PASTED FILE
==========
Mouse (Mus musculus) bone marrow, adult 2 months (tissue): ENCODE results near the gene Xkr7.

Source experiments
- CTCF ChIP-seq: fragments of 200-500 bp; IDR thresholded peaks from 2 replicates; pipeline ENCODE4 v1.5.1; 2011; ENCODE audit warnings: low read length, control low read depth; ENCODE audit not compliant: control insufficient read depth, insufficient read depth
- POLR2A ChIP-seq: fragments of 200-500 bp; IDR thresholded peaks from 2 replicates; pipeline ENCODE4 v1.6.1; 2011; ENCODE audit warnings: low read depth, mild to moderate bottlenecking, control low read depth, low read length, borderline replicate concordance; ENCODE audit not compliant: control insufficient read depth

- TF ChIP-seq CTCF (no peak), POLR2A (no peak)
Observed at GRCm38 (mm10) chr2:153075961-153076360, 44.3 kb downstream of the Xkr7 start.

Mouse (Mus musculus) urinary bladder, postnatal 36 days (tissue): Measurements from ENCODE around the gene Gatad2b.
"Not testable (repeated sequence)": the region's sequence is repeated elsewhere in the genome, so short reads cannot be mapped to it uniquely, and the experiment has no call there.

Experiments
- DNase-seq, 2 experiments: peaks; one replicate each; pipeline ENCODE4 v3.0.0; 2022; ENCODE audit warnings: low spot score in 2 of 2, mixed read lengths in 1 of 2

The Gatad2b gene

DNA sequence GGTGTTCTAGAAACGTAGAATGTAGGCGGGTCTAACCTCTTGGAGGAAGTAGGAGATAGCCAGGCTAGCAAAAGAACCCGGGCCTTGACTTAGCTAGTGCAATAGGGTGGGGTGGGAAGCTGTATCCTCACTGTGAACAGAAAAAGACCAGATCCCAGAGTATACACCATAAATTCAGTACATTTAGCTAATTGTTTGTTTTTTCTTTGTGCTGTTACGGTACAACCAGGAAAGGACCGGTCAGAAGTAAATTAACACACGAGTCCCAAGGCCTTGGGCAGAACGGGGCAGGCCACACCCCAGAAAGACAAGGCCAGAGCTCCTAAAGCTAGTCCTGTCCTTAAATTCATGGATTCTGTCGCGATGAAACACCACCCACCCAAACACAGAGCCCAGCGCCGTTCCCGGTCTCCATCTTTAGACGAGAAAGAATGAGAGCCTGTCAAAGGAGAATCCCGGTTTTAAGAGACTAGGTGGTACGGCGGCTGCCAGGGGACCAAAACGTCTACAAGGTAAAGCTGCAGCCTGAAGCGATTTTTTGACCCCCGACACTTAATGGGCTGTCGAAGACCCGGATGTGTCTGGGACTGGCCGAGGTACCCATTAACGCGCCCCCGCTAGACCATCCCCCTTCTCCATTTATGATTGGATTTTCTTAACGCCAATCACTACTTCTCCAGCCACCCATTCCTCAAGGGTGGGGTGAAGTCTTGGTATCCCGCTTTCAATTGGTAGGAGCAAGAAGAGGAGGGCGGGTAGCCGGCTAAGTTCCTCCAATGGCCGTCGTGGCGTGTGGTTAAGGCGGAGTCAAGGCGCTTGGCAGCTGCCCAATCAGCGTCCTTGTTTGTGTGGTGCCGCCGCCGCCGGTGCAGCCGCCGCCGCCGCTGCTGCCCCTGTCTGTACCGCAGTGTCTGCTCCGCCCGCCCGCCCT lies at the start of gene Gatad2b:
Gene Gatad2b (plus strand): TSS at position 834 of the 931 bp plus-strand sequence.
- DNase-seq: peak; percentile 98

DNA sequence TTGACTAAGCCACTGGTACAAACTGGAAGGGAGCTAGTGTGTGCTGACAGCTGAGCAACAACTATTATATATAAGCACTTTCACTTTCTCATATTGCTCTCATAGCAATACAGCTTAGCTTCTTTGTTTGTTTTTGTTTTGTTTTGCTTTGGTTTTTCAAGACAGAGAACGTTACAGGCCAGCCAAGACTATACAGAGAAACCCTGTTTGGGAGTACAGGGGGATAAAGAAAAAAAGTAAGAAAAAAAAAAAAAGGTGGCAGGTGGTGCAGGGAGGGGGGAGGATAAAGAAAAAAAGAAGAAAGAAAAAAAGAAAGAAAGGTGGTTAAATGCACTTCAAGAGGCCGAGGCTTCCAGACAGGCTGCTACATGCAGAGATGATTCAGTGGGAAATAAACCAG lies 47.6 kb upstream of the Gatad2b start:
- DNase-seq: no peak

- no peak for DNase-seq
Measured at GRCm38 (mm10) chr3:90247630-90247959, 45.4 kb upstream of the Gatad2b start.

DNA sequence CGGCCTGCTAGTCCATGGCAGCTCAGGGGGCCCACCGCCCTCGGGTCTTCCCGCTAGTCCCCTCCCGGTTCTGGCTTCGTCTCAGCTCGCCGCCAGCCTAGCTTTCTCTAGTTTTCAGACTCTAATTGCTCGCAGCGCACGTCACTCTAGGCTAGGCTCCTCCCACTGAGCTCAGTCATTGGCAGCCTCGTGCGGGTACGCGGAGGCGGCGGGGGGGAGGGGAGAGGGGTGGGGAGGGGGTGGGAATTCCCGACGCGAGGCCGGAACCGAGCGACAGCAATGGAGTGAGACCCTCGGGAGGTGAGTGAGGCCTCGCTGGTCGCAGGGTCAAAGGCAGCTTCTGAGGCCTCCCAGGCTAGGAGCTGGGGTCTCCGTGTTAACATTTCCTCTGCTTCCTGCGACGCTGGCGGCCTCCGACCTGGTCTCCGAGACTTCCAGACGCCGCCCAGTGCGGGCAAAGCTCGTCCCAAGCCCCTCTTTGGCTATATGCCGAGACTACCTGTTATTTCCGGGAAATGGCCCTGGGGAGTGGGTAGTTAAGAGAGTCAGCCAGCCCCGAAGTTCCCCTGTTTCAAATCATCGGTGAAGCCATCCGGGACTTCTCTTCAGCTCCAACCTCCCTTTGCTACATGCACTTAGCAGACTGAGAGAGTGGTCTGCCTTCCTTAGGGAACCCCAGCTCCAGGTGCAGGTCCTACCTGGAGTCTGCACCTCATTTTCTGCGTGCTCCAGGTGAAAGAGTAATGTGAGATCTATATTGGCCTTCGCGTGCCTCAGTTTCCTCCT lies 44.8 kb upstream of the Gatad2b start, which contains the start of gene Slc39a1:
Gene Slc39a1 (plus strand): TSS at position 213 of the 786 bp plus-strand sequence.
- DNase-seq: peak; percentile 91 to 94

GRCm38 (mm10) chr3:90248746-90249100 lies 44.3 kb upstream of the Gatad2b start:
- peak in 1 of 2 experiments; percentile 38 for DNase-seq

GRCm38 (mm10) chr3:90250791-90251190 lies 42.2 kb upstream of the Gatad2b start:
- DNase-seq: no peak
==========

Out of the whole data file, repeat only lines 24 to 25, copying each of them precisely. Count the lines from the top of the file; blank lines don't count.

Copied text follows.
GRCm38 (mm10) chr3:90250791-90251190 lies 42.2 kb upstream of the Gatad2b start:
- DNase-seq: no peak